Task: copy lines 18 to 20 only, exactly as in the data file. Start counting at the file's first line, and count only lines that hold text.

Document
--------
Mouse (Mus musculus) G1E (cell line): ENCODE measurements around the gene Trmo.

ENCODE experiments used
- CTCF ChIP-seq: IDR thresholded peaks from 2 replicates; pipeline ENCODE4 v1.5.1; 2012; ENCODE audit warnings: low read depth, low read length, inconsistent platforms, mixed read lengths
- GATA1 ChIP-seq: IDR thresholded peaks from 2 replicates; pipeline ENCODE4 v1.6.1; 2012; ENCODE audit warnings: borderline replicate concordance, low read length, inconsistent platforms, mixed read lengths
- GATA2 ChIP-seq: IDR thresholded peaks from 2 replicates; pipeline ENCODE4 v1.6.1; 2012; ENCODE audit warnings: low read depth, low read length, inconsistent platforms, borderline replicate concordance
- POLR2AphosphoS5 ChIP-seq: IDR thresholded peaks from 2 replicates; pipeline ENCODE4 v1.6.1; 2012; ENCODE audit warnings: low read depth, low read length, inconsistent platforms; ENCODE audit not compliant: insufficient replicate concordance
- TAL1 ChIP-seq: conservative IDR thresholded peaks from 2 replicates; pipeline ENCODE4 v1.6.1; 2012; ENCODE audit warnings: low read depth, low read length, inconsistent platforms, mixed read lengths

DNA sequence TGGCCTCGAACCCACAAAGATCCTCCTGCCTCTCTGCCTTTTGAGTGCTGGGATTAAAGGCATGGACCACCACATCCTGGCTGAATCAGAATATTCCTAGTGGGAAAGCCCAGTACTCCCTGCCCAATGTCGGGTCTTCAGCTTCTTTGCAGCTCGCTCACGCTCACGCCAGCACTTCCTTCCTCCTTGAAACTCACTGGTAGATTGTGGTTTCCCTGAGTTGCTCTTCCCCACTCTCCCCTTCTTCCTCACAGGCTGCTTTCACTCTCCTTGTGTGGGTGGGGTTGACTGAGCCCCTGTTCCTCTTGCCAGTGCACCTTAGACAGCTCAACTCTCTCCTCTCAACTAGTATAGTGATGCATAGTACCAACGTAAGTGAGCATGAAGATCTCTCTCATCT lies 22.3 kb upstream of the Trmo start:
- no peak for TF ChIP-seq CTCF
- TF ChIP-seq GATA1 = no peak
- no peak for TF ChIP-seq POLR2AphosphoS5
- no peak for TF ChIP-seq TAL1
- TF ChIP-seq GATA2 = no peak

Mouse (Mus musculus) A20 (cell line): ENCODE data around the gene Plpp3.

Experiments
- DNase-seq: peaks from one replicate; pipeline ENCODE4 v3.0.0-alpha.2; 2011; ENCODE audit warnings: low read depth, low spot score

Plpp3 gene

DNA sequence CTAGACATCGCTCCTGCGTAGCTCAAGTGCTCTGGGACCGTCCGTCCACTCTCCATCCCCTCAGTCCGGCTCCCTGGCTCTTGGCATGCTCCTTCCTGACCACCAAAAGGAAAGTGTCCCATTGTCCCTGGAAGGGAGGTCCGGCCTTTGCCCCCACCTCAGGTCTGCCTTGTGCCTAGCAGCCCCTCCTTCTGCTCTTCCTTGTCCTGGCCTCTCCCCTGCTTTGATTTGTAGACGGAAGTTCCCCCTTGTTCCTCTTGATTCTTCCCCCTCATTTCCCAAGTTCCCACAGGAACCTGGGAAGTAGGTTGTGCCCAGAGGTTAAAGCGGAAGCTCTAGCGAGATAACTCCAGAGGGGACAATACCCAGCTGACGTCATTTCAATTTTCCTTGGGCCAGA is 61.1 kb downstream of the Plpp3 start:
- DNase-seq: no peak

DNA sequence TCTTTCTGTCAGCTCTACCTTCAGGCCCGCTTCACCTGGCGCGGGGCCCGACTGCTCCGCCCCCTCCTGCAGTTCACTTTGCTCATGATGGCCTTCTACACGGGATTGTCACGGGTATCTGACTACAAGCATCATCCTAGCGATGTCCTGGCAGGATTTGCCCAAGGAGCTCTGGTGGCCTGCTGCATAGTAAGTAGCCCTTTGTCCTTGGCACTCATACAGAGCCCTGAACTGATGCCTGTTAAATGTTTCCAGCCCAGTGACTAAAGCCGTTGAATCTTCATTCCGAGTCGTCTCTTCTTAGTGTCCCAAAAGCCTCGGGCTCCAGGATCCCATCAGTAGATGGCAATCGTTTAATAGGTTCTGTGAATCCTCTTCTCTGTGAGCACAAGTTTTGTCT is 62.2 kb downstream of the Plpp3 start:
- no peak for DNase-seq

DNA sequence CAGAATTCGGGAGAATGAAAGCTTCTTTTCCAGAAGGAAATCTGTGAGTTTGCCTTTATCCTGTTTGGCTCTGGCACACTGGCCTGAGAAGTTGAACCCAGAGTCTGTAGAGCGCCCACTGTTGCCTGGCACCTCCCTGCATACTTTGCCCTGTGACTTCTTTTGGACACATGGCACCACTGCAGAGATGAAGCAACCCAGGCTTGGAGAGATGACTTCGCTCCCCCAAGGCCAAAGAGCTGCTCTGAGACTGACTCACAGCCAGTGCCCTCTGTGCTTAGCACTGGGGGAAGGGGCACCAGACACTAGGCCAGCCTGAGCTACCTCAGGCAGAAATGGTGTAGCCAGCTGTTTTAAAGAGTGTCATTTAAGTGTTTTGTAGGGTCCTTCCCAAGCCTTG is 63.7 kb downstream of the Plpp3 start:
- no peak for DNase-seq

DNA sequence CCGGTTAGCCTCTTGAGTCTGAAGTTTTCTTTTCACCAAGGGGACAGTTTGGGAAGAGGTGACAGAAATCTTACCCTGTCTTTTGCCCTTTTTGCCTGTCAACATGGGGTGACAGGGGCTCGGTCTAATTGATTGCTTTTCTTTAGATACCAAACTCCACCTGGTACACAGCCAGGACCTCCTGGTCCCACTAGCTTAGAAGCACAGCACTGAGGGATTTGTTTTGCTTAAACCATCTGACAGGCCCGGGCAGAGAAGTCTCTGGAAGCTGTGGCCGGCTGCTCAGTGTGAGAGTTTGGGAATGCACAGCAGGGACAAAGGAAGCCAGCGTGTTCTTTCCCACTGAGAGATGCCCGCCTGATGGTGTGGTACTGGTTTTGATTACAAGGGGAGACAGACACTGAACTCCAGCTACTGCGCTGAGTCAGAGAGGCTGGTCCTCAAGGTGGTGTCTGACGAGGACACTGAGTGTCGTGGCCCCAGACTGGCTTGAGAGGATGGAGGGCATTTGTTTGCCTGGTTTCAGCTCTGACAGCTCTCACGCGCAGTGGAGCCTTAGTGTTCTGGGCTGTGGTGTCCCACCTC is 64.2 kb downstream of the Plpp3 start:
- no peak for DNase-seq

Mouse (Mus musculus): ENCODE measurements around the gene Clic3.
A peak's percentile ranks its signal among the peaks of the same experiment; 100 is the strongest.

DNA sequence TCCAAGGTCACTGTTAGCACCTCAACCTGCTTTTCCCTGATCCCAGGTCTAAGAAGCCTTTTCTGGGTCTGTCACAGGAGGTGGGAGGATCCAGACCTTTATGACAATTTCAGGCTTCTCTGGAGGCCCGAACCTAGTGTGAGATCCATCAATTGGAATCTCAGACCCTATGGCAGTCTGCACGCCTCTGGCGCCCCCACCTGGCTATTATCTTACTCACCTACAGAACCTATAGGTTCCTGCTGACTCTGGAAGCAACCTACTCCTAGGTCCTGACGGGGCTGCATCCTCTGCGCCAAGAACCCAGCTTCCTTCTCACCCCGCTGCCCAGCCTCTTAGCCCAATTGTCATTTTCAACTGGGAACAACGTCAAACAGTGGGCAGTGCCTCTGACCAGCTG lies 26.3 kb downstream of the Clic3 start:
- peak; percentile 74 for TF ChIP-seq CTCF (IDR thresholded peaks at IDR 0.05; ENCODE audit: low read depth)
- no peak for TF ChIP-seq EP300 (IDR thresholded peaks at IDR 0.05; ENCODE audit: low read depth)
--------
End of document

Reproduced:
DNA sequence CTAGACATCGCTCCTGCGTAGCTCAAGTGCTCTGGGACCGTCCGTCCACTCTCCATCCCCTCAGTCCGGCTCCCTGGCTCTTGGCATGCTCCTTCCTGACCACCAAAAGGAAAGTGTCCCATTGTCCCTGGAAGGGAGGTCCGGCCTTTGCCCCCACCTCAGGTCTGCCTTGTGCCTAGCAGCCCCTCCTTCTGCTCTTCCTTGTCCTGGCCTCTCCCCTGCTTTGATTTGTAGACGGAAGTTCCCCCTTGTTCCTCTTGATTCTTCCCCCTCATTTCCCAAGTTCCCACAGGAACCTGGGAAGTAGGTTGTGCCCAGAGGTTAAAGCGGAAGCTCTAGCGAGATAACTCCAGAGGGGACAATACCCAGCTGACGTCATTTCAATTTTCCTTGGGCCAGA is 61.1 kb downstream of the Plpp3 start:
- DNase-seq: no peak

DNA sequence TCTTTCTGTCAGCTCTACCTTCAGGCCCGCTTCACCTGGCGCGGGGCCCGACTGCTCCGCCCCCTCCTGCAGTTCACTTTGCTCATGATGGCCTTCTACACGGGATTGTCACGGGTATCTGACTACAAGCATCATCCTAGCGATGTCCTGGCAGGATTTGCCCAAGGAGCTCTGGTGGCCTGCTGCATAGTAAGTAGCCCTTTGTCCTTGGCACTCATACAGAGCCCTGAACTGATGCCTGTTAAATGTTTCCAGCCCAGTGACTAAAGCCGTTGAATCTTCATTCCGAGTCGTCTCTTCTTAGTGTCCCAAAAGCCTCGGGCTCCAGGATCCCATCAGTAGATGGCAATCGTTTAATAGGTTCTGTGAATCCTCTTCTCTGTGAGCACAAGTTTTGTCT is 62.2 kb downstream of the Plpp3 start: